International Labor Affairs: The Bureau of International Labor Affairs (ILAB) would receive a $60.9 million decrease to $12.4 million in FY2007. According to the Department of Labor, “The budget returns ILAB to its core mission of research and advocacy. At the requested level ILAB will continue to assist in formulating the U.S. international policies and programs of concern to American workers and will provide expert support for many of the Administration’s international initiatives.”

    Job Corps: Under the budget, $1.5 billion would be provided for Job Corps in FY2007. This amount represents a $70 million decrease below FY2006.

    Occupational Health and Safety Administration (OSHA): The budget would provide an $11.2 million increase to $483.7 million for OSHA in FY2007.

    Prisoner Re-entry Initiative: The budget would provide $19.6 million for the Department of Labor’s portion of the prisoner re-entry initiative to help individuals exiting prison make a successful transition to community life and employment. Congress allocated $19.84 billion for the program in FY2006.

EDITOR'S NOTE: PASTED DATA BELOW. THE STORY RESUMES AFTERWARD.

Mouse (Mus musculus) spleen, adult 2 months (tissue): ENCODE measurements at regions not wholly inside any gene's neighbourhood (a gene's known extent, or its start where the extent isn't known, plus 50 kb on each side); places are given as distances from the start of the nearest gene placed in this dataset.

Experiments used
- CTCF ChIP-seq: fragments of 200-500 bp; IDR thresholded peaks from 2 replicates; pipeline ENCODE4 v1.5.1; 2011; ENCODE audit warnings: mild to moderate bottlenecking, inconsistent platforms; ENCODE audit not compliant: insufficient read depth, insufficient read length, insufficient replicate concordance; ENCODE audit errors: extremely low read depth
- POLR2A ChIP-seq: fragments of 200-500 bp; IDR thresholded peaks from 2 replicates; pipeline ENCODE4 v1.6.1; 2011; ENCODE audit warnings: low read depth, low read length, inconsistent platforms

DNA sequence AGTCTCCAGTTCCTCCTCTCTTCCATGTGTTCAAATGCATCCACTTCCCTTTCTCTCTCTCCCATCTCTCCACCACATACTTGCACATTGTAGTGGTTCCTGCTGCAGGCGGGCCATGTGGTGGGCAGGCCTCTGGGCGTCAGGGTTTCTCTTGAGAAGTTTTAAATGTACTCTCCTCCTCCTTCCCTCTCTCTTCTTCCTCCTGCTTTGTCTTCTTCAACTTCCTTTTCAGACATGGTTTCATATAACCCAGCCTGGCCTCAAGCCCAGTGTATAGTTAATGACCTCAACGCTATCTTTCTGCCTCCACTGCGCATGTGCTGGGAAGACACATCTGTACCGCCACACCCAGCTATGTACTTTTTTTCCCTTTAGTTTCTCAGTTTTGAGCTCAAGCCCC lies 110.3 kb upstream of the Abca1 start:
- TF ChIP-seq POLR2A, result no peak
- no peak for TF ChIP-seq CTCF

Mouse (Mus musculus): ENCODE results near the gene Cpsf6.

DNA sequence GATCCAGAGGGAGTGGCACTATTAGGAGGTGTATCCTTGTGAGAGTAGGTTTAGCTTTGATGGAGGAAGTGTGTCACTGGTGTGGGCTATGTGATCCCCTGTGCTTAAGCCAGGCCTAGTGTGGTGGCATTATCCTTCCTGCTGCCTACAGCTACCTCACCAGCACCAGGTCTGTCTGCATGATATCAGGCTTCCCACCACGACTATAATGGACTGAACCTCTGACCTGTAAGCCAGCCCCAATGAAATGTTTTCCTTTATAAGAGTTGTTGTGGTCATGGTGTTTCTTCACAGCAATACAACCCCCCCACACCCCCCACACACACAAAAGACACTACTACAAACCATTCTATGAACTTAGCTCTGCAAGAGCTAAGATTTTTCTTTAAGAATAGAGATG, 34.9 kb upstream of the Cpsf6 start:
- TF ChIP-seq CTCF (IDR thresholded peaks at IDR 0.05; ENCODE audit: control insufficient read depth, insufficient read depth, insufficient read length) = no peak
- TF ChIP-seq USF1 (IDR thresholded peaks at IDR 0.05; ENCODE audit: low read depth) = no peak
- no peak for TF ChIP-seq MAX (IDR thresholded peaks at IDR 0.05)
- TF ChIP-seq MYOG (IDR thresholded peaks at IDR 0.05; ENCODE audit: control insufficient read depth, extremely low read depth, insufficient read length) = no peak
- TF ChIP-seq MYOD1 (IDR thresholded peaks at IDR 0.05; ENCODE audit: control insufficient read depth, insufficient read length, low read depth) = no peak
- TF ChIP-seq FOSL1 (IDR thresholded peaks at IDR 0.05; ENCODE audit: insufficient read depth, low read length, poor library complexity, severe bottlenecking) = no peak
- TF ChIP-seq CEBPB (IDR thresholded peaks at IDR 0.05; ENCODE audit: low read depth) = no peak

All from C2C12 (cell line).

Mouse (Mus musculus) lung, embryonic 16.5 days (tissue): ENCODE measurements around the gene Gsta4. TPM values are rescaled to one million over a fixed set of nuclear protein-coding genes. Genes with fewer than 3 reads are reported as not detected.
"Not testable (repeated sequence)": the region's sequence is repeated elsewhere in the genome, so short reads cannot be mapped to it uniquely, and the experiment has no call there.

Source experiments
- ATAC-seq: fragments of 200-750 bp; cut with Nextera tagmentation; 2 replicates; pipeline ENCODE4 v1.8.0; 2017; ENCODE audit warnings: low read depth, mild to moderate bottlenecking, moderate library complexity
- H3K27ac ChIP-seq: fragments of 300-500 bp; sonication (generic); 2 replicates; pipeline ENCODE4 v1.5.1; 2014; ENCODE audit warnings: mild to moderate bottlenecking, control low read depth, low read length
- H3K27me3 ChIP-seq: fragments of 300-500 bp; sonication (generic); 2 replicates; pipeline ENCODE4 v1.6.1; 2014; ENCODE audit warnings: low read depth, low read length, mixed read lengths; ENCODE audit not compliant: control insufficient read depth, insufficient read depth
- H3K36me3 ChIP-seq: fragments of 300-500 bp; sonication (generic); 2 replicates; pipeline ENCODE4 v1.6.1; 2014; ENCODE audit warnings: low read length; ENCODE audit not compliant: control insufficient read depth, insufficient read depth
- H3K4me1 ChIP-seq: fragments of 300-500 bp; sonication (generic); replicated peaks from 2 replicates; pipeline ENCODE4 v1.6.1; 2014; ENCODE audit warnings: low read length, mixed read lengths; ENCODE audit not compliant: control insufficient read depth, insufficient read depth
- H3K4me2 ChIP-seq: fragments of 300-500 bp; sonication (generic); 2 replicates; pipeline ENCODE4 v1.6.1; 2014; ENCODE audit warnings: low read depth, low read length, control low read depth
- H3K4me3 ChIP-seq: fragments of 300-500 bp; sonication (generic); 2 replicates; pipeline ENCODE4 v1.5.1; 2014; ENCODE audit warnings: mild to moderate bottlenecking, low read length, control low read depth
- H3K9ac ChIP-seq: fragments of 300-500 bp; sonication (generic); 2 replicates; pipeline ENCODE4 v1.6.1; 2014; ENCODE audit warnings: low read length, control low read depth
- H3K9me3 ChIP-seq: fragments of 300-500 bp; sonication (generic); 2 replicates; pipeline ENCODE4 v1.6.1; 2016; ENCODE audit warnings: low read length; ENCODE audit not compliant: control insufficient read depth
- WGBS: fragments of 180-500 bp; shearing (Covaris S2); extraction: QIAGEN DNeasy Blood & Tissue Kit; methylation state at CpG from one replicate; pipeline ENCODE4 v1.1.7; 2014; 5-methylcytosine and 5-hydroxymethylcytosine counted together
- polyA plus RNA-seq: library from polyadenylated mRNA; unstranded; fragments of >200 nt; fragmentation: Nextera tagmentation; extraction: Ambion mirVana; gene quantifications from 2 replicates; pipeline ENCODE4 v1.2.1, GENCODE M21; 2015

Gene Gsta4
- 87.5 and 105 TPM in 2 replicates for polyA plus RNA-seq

Youthbuild: Under the FY2007 budget, the Youthbuild program would be transferred from HUD to the Department of Labor and level-funded at $50 million. The program targets high school dropouts ages 16 to 24 and provides them with education and employment skills through the construction and rehabilitation of housing for low-income and homeless people.

    Women’s Bureau: The Department of Labor’s Women’s Bureau would receive $9.3 million in FY2007, a $460,000 decrease below FY2006. The Women’s Bureau “designs projects addressing issues of importance to working women, provides information about innovative women’s programs, and advises and assists in the development of Departmental policies and programs related to or affecting women.”

    Department of State

    Afghanistan: The administration’s budget would provide $610 million for Afghanistan in FY2007, a $180 million increase over FY2006.